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17th Century England Index

Introduction : Constitutional Government
James I and the Divine Right of Kings
Towards Civil War
The First English Civil War
The Second English Civil War
The Trial and Execution of Charles I
The English Republic (1649 - 1660)
Life in Cromwell's England
Charles II : "The Merry Monarch"
Whigs and Tories
James II and the Monmouth Rebellion (1685)
The "Glorious Revolution" of 1688
The Bill of Rights
John Locke and the "Treatises on Government"

History Chapters Main Index

Oliver Cromwell

Portrait of Oliver Cromwell by Robert Walker

 

Naseby

The battle of Naseby, Leicestershire, in June 1645 was the final disaster for the king's cause. The king's badly equipped troops were little match for the New Model Army. By early afternoon there was "not a horse or a man of the king's army to be seen except the prisoners".

Fighting continued until May 1646 when the king finally had to surrender to Parliament. The Civil War was over.

 

 

BRITAIN : ISLAND STATE TO EMPIRE

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17th Century England

Cromwell and the New Model Army

Cromwell was a gentleman farmer from Huntingdonshire. As a young man he had enjoyed hunting, hawking and gambling, but at Cambridge University he grew more serious. His Puritanism grew deeper and stricter year by year.

He entered Parliament as a critic of the king and, in 1642, became a captain of cavalry, showing great skill as a soldier.

By early 1645 Cromwell had forged the New Model Army. It was the first professional army in English history, consisting of 22,000 men, well armed and clothed. Infantrymen wore red tunics and cavalrymen brown leather coats. Because of their armour they came to be called "Ironsides". They were well paid, unlike other soldiers at that time. Discipline was tough: death was the penalty for threatening an officer or hitting a civilian, tongues were drilled for blasphemy and men were whipped for swearing. Drinking was forbidden and prayers were compulsory in the morning and evening.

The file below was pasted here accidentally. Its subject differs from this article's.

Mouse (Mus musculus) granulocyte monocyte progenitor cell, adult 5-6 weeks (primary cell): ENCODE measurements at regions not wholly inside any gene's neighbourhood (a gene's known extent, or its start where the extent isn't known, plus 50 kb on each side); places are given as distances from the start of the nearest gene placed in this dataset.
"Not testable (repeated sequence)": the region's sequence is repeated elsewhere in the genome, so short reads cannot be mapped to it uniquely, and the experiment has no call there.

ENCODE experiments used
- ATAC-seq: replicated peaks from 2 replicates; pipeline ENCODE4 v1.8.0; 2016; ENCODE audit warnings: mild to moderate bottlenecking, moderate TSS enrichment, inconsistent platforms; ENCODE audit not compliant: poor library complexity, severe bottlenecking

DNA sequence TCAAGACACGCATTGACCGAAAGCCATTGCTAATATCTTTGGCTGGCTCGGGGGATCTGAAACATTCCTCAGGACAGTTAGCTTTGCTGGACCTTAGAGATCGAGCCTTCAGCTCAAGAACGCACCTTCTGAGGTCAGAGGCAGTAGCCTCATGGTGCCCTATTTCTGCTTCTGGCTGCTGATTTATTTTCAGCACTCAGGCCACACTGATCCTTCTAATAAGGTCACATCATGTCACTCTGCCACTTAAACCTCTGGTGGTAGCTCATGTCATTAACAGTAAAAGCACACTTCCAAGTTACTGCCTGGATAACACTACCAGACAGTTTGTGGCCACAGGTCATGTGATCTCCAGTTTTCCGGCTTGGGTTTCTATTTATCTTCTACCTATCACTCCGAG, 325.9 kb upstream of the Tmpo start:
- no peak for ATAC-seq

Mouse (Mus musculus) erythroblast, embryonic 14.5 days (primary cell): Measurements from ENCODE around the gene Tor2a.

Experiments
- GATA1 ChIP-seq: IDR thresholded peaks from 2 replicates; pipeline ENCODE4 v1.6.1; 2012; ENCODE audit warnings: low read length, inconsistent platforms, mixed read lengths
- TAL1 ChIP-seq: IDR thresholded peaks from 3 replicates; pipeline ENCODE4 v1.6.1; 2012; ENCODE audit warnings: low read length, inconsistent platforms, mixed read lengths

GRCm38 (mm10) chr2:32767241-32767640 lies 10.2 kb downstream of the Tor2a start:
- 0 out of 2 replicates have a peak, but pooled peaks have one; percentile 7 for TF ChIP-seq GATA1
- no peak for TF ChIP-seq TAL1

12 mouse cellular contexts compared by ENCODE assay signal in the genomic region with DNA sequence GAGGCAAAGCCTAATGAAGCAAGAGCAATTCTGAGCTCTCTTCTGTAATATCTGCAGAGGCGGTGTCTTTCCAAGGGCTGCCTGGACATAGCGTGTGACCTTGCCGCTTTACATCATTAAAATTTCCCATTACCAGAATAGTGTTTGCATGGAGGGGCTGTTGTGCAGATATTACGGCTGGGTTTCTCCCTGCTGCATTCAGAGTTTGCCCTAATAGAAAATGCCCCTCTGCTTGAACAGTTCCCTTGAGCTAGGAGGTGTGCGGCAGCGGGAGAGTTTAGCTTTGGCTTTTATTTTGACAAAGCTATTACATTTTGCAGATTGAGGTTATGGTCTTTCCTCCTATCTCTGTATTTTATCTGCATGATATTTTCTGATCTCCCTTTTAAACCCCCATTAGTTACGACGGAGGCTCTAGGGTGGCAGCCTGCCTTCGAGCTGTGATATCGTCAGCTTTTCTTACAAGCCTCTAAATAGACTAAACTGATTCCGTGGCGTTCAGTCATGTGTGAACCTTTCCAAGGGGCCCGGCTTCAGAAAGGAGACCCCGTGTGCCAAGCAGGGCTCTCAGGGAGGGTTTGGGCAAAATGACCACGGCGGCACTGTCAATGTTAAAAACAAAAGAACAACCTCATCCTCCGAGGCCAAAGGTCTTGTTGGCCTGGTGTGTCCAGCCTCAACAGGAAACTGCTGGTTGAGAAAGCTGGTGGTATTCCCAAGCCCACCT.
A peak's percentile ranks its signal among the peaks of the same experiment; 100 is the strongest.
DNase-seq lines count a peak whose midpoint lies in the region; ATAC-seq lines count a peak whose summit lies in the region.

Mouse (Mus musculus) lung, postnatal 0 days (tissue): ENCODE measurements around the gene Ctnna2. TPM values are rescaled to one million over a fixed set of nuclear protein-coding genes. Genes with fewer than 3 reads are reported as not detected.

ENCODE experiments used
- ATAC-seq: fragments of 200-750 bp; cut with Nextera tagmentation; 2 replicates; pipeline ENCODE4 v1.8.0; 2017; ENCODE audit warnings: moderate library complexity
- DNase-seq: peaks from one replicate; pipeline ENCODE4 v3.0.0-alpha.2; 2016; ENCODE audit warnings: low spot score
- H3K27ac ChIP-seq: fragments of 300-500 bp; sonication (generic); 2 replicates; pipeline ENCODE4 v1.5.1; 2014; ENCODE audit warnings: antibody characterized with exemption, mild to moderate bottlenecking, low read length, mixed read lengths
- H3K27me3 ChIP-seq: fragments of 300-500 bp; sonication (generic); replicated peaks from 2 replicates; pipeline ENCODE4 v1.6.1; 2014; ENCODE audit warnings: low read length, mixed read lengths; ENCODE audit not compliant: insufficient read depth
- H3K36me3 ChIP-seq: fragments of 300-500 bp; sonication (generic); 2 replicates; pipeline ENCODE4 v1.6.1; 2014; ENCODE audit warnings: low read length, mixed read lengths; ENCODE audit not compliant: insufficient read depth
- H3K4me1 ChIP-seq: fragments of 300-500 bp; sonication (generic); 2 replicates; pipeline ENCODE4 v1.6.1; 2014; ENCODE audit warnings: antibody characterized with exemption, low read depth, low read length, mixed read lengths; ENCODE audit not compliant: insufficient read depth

Outside help

By the end of 1643 it had become clear to both sides that help from other countries would be necessary to win the war.

The obvious allies for the Parliamentary forces were the Presbyterian Scots. Their army had finally been paid off in 1640 but by then they had proved their military value.

The king was left with only Ireland to look for help. Even though he was tempted to seek assistance further afield, from France and Holland for example, this proved impossible. The Irish were hated and the English Puritans considered them murderous Catholic savages. Help from Ireland ruined the king's reputation and made no military difference anyway.

On the other hand, the Scots help to Parliament was decisive in eliminating the king's army in the north, at Marston Moor, in 1644. Once Parliament held the north there was little chance that the king could win.

The Battle of Marston Moor, 2 July 1644

The Battle of Marston Moor, 2 July 1644 by John Joseph Barker

 

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